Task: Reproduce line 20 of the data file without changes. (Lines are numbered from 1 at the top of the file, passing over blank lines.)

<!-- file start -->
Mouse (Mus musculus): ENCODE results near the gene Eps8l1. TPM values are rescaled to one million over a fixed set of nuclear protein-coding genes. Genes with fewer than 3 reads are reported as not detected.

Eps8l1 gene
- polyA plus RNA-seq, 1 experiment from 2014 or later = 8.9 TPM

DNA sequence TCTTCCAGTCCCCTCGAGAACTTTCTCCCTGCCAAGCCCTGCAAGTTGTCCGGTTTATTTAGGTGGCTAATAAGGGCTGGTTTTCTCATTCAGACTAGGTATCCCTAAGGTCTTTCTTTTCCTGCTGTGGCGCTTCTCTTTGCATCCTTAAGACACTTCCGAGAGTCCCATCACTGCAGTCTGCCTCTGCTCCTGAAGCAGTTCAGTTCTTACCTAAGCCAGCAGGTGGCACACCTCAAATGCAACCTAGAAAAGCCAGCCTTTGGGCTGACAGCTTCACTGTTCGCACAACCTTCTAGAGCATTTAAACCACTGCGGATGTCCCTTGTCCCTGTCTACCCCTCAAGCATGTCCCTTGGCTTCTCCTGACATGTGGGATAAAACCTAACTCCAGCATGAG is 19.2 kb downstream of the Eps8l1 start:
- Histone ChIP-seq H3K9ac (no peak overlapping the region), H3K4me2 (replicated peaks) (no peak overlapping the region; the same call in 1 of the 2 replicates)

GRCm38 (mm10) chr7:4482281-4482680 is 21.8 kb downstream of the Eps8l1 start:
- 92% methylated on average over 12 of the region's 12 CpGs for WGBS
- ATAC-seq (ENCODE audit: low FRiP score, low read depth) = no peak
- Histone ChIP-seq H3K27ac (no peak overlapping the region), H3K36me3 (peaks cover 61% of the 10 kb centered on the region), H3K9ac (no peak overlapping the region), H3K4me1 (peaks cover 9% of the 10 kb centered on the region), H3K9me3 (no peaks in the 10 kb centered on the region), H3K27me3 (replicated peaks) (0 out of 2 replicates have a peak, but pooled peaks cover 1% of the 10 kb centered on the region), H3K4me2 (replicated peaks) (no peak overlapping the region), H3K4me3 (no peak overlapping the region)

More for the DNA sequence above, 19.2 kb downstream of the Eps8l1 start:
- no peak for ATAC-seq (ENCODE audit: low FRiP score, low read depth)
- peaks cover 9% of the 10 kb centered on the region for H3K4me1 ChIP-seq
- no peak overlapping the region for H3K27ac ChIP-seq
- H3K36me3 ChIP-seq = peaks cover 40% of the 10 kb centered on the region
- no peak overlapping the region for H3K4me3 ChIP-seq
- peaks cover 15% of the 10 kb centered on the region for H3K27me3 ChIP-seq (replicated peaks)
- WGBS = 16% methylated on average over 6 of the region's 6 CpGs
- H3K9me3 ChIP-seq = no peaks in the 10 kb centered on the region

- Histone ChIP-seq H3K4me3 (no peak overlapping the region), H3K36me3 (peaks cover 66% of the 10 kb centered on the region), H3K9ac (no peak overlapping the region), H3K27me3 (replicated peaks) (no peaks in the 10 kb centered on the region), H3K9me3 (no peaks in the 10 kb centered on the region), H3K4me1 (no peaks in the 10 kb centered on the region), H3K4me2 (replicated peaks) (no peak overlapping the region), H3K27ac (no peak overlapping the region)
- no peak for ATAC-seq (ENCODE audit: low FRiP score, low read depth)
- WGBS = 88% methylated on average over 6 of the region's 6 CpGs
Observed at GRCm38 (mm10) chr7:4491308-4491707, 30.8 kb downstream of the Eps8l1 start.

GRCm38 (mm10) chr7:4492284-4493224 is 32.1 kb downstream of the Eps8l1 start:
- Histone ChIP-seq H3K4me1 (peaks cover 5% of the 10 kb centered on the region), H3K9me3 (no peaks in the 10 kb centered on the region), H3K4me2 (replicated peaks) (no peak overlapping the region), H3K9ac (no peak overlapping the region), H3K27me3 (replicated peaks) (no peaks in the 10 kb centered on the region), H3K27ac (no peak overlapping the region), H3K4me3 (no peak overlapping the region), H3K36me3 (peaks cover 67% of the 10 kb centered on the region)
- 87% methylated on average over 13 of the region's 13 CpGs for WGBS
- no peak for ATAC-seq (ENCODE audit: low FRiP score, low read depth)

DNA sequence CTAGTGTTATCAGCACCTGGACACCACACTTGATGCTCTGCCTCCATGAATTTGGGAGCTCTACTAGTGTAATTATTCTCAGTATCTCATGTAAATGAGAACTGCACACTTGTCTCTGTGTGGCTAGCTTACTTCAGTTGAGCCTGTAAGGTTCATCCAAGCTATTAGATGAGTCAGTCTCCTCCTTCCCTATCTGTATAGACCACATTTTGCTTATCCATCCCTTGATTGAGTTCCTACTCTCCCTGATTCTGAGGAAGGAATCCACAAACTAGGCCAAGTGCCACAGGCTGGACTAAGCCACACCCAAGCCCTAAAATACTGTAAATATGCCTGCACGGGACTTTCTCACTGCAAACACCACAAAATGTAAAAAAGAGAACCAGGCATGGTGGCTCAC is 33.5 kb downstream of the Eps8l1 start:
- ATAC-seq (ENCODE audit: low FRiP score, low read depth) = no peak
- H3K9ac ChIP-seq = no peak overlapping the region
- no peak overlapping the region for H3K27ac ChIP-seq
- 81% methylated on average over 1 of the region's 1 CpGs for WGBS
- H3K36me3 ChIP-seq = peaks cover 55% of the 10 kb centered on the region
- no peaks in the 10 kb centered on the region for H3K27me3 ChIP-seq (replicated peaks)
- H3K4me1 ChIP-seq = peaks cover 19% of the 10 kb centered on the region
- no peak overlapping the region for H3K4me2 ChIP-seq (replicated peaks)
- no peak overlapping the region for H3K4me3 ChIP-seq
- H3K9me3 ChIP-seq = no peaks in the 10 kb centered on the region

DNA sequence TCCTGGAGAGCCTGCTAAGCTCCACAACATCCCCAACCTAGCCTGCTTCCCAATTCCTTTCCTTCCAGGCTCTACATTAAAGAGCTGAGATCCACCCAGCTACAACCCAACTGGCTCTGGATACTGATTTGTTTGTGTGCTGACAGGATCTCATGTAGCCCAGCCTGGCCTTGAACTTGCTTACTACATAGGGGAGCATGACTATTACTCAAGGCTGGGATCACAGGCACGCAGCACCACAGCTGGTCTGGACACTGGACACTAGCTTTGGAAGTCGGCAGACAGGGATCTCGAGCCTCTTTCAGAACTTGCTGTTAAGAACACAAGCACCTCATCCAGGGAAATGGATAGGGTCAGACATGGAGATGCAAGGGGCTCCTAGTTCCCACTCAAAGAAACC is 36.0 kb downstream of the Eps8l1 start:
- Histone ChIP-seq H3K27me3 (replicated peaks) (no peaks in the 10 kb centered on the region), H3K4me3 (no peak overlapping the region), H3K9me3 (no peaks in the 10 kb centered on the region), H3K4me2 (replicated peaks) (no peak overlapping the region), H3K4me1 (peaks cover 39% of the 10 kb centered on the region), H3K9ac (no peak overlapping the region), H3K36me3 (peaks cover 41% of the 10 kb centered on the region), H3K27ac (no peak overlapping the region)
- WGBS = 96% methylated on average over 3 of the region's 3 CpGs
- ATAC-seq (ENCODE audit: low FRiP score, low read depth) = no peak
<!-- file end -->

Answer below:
- no peak for ATAC-seq (ENCODE audit: low FRiP score, low read depth)